With budgets being cut left and right, and students worrying about their employment prospects after university, Liberal Arts degrees have come under siege. The question—or accusation—on people’s minds is whether the Liberal Arts are truly relevant to life post-graduation.
In recent years, budget cuts have been a serious concern for universities, including McGill in the past year. While a variety of faculties have seen resources cut, an emphasis on revenue generation means that arts disciplines often fall to the cutting board first. The stated reasons are simple; Arts students, courses, and faculty, don’t make as much money in research or carry as much prestige. New innovations and discoveries are more often the domain of the sciences—at least in terms of tangible progress. Humanities exist more in the realm of hypotheses that are harder to confirm and exploration of topics that often don’t create a profit in the ‘real’ world. For this reason, sciences seem like a better investment for the future.
Another challenge facing the humanities is a drop in interest among students. While there are many ways to look at this decline, an oft-cited reason is the poor economy. This line is the same every time: we’re in a serious recession, as we have been since 2008, and life will not be easy for students leaving the safety of the university cocoon. The joy of learning for the sake of understanding the world around us, it seems, is no longer the goal of university; it is soley an investment towards our future and job security. While on some level, university is too expensive to not be an investment, it has gotten to the point that many have dismissed the idea of learning for its own sake outright.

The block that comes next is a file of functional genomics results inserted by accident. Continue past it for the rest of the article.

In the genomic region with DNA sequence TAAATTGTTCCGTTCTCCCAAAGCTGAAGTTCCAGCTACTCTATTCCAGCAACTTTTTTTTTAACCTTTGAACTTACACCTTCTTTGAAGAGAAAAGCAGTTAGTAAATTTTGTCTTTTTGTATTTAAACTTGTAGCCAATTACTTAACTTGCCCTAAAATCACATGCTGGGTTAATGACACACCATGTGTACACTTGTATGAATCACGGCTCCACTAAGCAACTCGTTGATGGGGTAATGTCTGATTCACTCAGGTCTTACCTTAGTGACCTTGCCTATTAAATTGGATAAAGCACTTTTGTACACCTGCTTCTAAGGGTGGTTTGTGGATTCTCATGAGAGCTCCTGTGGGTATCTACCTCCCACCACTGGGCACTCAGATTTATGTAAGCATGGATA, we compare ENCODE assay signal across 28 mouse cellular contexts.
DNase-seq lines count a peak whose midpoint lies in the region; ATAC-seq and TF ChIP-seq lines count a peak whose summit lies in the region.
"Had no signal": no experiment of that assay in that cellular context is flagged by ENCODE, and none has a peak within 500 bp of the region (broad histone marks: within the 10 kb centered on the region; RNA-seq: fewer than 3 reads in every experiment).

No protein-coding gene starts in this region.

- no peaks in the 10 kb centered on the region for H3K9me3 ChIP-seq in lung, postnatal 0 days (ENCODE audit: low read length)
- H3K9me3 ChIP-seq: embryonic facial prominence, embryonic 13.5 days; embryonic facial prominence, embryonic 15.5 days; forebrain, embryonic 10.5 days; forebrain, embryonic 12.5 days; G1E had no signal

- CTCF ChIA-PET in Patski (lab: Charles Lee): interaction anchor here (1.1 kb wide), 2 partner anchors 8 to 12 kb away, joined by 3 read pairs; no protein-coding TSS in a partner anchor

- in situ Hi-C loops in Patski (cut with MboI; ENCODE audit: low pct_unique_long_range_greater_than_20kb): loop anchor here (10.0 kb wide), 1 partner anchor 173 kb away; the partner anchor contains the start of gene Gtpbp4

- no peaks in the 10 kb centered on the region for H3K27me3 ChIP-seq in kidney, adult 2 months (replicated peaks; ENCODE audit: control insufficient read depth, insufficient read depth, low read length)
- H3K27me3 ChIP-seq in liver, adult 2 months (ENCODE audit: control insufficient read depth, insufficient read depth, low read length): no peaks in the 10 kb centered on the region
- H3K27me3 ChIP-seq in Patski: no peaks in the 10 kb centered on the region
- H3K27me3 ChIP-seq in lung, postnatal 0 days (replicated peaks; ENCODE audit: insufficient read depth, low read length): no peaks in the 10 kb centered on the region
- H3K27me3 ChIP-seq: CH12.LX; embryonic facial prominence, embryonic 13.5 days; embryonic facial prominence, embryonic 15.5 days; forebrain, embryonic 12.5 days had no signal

The perception that Arts degrees aren’t applicable to real-world jobs is false. While Liberal Arts students don’t often come out of university with a working knowledge of the Higgs boson, they do graduate with the ability to think critically and creatively, and to communicate their ideas in a clear and concise way. These skills help in the workforce for a variety of tasks and are something employers are looking for. They take a lifetime to teach, but are infinitely applicable, no matter the job.
Certainly Science degrees are lucrative, and a safer choice for employment. While one area of study isn’t better than the other, the Liberal Arts are—and always will be—relevant. They foster an appreciation of learning and provide the basic skills for broad careers. They can be risky in terms of employment, but they’re incredibly rewarding in terms of learning and appreciation of humanity.